pierre mcguire

NBC hockey analyst Pierre McGuire announced Wednesday he had his prostate removed last week after being diagnosed with stage-one prostate cancer.

McGuire, 56, said on TSN 690 in Montreal that the surgery was successful and he currently feels “fantastic.”

“I’ve been fortunate to have really good medical people, my family’s been so supportive,” he said. “I knew exactly what I was getting into. I chose to go the aggressive route and get the prostate out. They told me if I was 70 years old they wouldn’t be having this conversation with me, but I chose to go the aggressive route because I didn’t want to live with that on my mind every day.”

McGuire has worked in broadcasting for two decades, after a career as an NHL assistant coach and scout. He first joined NBC in 2006, splitting his time there and at TSN, before accepting a full-time position at the network five years later. He is known for his role as an “inside the glass” reporter on NBC’s hockey broadcasts.

The hockey world has recently been hit with a wave of bad news regarding commentators and cancer, including fellow NBC analyst Eddie Olczyk’s battle with colon cancer and Dallas Stars play-by-play voice Dave Strader’s death from cholangiocarcinoma, a form of bile duct cancer.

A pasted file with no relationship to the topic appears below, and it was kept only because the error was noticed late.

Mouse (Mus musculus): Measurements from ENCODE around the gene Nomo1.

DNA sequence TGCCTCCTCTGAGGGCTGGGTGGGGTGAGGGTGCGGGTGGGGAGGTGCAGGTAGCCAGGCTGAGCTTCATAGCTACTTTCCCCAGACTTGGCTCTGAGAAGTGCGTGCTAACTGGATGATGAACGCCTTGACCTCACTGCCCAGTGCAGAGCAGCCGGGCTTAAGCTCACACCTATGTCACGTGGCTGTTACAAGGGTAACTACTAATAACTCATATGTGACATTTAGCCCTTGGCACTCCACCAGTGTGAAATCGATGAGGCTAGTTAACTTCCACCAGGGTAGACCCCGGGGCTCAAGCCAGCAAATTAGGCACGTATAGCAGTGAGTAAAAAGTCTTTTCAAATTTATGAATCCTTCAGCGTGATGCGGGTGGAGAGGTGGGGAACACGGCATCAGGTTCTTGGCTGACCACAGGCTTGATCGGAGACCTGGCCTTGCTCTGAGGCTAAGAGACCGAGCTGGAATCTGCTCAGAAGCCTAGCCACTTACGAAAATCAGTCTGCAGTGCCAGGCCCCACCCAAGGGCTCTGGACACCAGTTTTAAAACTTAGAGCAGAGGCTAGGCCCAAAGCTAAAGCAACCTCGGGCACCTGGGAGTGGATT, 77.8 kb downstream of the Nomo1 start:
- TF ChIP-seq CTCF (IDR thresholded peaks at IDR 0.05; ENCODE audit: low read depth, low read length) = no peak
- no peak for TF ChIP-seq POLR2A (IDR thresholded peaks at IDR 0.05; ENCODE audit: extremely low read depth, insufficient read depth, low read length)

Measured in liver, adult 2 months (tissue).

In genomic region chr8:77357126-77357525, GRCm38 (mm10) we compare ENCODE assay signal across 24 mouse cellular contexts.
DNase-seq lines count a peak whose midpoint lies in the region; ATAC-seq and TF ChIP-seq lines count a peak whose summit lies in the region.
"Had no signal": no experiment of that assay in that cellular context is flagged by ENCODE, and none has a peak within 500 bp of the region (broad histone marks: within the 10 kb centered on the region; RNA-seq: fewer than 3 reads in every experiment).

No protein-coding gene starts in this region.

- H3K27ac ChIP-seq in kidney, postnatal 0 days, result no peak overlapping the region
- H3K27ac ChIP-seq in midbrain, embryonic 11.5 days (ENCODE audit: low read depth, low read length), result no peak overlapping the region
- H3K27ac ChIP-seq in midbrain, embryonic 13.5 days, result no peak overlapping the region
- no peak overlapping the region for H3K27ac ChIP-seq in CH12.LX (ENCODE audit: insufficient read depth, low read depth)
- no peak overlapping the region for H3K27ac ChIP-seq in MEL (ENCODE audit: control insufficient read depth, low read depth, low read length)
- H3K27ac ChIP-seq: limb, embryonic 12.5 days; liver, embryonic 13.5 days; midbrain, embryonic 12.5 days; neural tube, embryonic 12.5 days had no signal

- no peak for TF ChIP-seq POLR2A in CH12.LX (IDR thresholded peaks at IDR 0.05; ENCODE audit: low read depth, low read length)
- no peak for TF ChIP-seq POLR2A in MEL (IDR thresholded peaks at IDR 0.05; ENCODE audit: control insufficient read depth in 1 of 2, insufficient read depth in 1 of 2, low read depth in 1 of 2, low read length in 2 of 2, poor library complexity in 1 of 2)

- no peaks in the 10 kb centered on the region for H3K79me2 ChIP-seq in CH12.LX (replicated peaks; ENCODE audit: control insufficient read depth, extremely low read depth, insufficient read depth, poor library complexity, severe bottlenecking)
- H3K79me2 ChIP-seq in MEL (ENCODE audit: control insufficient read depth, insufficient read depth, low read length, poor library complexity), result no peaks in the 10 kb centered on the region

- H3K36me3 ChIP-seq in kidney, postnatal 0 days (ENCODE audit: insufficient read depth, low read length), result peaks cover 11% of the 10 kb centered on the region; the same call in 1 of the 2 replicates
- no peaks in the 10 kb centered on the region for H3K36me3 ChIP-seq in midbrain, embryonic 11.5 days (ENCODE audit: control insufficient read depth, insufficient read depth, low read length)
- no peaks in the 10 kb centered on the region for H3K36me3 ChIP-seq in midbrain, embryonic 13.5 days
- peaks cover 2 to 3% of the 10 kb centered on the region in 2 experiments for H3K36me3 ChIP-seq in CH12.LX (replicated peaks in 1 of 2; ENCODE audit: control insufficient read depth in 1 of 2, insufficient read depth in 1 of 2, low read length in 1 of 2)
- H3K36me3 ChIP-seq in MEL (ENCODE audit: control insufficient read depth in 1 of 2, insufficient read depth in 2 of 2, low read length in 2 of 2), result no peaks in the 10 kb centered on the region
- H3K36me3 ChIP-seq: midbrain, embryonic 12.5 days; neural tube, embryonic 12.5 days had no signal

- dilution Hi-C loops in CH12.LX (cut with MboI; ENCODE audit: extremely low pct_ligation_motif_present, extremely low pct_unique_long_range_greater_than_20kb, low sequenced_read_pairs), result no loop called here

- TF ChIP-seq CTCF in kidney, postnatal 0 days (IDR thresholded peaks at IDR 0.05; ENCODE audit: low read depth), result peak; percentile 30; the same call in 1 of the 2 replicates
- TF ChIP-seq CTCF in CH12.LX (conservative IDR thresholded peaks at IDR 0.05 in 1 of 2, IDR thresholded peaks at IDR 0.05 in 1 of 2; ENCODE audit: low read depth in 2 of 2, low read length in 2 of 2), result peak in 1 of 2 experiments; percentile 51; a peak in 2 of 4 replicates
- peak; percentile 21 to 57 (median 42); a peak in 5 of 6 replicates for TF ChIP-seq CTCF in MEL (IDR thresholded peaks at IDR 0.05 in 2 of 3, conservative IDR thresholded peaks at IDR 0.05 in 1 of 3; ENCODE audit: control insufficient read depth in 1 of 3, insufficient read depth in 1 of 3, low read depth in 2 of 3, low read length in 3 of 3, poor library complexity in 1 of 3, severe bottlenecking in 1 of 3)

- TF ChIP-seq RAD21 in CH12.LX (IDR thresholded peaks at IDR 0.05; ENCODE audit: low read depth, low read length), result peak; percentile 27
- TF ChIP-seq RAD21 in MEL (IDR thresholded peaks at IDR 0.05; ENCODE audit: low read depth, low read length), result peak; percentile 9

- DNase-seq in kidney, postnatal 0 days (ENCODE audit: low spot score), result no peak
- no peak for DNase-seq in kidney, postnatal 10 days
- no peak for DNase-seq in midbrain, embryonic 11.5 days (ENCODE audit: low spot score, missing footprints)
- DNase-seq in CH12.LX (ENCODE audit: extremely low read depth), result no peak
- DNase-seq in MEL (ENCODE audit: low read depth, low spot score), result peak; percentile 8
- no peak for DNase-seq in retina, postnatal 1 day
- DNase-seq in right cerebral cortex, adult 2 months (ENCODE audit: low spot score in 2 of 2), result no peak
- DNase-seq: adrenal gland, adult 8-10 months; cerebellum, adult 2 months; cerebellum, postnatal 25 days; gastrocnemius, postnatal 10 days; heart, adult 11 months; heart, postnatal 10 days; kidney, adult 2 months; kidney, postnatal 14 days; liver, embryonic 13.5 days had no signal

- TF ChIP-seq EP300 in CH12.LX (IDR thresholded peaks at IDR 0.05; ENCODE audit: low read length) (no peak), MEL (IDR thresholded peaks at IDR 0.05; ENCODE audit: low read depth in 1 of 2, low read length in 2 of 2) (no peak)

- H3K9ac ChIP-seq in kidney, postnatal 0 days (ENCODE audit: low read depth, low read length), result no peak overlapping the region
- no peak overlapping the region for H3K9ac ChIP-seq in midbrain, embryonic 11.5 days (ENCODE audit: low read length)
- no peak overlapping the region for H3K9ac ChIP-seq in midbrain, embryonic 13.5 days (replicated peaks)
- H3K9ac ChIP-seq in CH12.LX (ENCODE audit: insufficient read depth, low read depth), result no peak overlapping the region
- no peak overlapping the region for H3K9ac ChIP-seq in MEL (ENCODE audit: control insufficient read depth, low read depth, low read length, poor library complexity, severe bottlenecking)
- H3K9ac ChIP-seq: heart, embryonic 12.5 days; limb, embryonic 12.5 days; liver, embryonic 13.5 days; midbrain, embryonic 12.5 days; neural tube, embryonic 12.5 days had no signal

McGuire said his prostate cancer diagnosis emerged from a routine checkup. He said he had not noticed any symptoms before the doctor noticed an irregularity with his PFA test.

“I had no signs at all that I was ill.” McGuire said. “Zero, nothing, nada. My work habits hadn’t changed, my workout habits hadn’t changed. My eating habits hadn’t changed. I hadn’t lost weight and hadn’t gained weight. I was just living a normal life.”

McGuire told USA Today‘s Kevin Allen he’s still doing radio hits and watching hockey nightly, and expects to be ready to call hockey for NBC in the PyeongChang Olympics, which start Feb. 10 in South Korea.

“I’m back doing radio and I’m watching games every night,” McGuire said. “I can’t travel right now. That’s what is holding me back.”

According to McGuire, one reason he pushed to have the surgery quickly was to give him the opportunity to be ready for the Olympics. He believes he will be ready for the grind of Olympic coverage.

“I feel fine. I feel great,” McGuire said. “I’m walking 3 ½ miles every day. Can’t do much else because of the sutures.”

NBC play-by-play commentator Mike “Doc” Emrick (a prostate cancer survivor himself) discussed the situation at the start of NBCSN’s Wednesday Night Rivalry broadcast Wednesday, sending McGuire the broadcast team’s thoughts and wishes:

McGuire said he will take a few weeks off before returning February 10 for Olympic work from South Korea. We wish him a speedy recovery.

[TSN 690]

About Alex Putterman

Alex is a writer and editor for The Comeback and Awful Announcing. He has written for The Atlantic, VICE Sports, MLB.com, SI.com and more. He is a proud alum of Northwestern University and The Daily Northwestern. You can find him on Twitter @AlexPutterman.